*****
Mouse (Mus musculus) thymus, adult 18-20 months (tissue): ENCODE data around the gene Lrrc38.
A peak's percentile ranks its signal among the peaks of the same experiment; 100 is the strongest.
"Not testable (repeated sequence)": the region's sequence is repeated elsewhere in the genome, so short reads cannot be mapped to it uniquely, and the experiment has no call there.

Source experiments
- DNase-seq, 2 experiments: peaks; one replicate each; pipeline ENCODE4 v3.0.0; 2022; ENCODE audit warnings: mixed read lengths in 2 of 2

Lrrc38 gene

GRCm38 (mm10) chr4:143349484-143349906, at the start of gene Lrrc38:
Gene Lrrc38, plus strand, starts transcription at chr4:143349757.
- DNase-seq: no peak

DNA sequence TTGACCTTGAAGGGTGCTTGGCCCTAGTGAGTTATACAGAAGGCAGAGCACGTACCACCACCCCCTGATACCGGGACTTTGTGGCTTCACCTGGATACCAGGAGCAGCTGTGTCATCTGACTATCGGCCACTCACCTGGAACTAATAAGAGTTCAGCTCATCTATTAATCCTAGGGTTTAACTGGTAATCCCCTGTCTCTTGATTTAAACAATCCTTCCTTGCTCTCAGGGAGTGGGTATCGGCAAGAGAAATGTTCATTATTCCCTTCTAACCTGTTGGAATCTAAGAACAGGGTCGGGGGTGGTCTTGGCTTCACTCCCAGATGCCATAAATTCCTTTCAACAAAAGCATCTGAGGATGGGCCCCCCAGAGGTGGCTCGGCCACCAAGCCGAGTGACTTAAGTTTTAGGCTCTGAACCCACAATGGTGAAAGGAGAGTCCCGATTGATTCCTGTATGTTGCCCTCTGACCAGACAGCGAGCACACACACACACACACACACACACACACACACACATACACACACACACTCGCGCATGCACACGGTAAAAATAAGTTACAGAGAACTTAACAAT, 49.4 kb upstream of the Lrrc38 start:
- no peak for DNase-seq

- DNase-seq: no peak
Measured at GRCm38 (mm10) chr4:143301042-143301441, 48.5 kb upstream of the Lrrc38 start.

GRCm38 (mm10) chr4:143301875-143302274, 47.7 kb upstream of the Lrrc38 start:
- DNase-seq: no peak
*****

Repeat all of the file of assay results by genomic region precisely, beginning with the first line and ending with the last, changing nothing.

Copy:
Mouse (Mus musculus) thymus, adult 18-20 months (tissue): ENCODE data around the gene Lrrc38.
A peak's percentile ranks its signal among the peaks of the same experiment; 100 is the strongest.
"Not testable (repeated sequence)": the region's sequence is repeated elsewhere in the genome, so short reads cannot be mapped to it uniquely, and the experiment has no call there.

Source experiments
- DNase-seq, 2 experiments: peaks; one replicate each; pipeline ENCODE4 v3.0.0; 2022; ENCODE audit warnings: mixed read lengths in 2 of 2

Lrrc38 gene

GRCm38 (mm10) chr4:143349484-143349906, at the start of gene Lrrc38:
Gene Lrrc38, plus strand, starts transcription at chr4:143349757.
- DNase-seq: no peak

DNA sequence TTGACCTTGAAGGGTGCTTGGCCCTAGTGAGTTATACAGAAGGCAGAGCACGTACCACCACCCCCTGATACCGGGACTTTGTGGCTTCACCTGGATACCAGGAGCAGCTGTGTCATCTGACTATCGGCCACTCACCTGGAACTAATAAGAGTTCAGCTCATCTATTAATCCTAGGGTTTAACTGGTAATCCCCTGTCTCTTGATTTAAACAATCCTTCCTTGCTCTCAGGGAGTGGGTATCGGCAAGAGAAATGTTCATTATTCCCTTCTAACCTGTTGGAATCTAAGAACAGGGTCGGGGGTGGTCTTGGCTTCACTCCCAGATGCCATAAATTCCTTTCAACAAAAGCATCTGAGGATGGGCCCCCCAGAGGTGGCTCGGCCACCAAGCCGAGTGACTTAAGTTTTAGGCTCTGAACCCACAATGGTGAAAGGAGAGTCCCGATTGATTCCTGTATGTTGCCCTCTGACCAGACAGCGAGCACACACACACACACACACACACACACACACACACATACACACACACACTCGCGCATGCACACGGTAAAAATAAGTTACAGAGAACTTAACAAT, 49.4 kb upstream of the Lrrc38 start:
- no peak for DNase-seq

- DNase-seq: no peak
Measured at GRCm38 (mm10) chr4:143301042-143301441, 48.5 kb upstream of the Lrrc38 start.

GRCm38 (mm10) chr4:143301875-143302274, 47.7 kb upstream of the Lrrc38 start:
- DNase-seq: no peak